This is actually a 2 part question, one for design decisions, and the other a technical question:
In our current network, we have Linux clients that authenticate against a server, and mount the user's network home, but keeping the real home separate. The network home is mounted using pam_mount, and is unmounted on logout. However, the real home area remains, so our current approach is to clear /home on boot.
I have been looking into alternate methods of performing this, and an interesting way would be to mount a tmpfs 'disk' as the user's home area, then unmount it on logout. This would ideally be performed using pam_mount also. I have run into problems attempting to get this to work, which are detailed below.
The 'original' clear /home on boot method, reliable, will generally always work, but might thrash the HDD/SSD due to many writes in the same areas. Current implementation is working fully.
The 'new' tmpfs volatile home area, which is unmounted on logout. Advantages include automatic cleanup of home areas, fast reads/writes, and no disk reads/writes. Also gives easy limiting to size of home area. Disadvantages are potential running out of memory, but also several problems that I experienced:
On a heavily modified Ubuntu 12.04 system using XFCE, mounting the tmpfs through pam_mount worked fine, but unmounting failed with a Device is busy error. The problems don't stop there though, since even after logging out and working as root attempting to manually unmount the home area gave the same error, even though fuser and lsof showed nothing using that directory. In fact, I asked about this problem on askubuntu.com.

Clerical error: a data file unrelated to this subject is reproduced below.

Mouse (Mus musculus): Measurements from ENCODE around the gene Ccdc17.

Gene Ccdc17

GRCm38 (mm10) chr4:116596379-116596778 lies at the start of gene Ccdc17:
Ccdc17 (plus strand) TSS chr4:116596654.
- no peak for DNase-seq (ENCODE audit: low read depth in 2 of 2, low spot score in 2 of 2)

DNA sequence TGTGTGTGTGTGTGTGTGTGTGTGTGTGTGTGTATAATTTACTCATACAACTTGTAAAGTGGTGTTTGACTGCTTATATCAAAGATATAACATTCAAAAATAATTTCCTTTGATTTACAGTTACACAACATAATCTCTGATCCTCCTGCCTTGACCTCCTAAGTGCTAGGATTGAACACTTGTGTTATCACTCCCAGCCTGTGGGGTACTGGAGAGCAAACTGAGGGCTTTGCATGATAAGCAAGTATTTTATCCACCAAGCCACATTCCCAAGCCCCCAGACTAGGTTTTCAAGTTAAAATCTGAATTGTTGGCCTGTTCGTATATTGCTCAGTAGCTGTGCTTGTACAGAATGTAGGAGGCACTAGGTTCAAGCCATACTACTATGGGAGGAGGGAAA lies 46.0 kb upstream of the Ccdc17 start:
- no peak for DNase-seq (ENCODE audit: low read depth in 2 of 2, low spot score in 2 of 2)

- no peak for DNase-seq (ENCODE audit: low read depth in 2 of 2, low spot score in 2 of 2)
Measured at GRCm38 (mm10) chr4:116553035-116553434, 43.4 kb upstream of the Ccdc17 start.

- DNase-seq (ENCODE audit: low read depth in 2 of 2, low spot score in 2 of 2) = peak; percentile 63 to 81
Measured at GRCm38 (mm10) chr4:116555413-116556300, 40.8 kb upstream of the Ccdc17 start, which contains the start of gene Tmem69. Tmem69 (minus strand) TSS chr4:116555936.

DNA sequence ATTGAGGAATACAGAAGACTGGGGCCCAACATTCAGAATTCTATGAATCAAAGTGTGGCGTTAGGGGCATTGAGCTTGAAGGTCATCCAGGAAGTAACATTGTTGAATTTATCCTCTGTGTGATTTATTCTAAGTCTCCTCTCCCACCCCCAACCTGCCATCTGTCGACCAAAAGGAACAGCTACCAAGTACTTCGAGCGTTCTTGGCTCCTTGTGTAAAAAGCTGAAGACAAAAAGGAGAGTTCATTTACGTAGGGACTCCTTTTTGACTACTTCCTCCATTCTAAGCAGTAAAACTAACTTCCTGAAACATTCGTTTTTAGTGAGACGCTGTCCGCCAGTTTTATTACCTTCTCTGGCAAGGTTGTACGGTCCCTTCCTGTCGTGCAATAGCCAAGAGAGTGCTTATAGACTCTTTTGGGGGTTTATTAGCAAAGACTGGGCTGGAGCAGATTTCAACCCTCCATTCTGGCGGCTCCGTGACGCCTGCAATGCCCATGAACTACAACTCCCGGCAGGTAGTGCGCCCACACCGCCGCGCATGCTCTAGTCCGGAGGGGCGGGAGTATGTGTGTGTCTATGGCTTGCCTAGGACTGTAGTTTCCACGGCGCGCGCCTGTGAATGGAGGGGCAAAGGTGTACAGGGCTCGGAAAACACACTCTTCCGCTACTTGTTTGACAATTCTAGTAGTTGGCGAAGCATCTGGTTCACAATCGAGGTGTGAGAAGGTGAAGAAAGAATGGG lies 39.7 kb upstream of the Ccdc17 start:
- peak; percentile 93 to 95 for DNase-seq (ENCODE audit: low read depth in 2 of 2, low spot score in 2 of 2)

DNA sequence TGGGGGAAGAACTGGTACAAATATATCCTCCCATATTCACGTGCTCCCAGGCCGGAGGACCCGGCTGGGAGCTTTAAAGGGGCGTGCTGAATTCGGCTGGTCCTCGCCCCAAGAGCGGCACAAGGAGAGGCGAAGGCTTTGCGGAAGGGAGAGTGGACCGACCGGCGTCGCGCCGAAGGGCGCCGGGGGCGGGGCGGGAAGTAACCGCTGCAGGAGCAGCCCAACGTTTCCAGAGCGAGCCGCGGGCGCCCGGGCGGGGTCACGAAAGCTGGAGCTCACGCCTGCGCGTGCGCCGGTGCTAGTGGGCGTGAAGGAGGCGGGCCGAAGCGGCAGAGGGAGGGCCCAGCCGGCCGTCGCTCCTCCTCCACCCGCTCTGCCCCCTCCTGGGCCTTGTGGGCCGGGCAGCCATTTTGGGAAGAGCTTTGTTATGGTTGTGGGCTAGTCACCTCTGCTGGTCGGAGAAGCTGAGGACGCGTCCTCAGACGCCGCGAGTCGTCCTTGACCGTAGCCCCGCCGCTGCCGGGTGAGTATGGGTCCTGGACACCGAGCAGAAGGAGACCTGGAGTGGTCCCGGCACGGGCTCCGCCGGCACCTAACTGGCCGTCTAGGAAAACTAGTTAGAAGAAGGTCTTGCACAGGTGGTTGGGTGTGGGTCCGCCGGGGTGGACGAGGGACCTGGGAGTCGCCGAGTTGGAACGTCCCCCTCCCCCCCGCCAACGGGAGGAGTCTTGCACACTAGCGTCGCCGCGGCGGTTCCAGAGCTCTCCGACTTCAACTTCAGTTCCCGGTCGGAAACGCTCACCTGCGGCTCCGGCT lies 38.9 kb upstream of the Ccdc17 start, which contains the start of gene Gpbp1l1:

Attempting to do the same thing on a more standard Ubuntu 12.04 still failed using pam_mount to unmount, but manually unmounting worked fine this time. Doing exactly the same with my Arch system worked, even with pam_mount doing the unmounting.
So there are two methods to doing this. Are there any other pros/cons to each method, which might want to make me choose one over the other? And why won't the tmpfs home area thing work properly!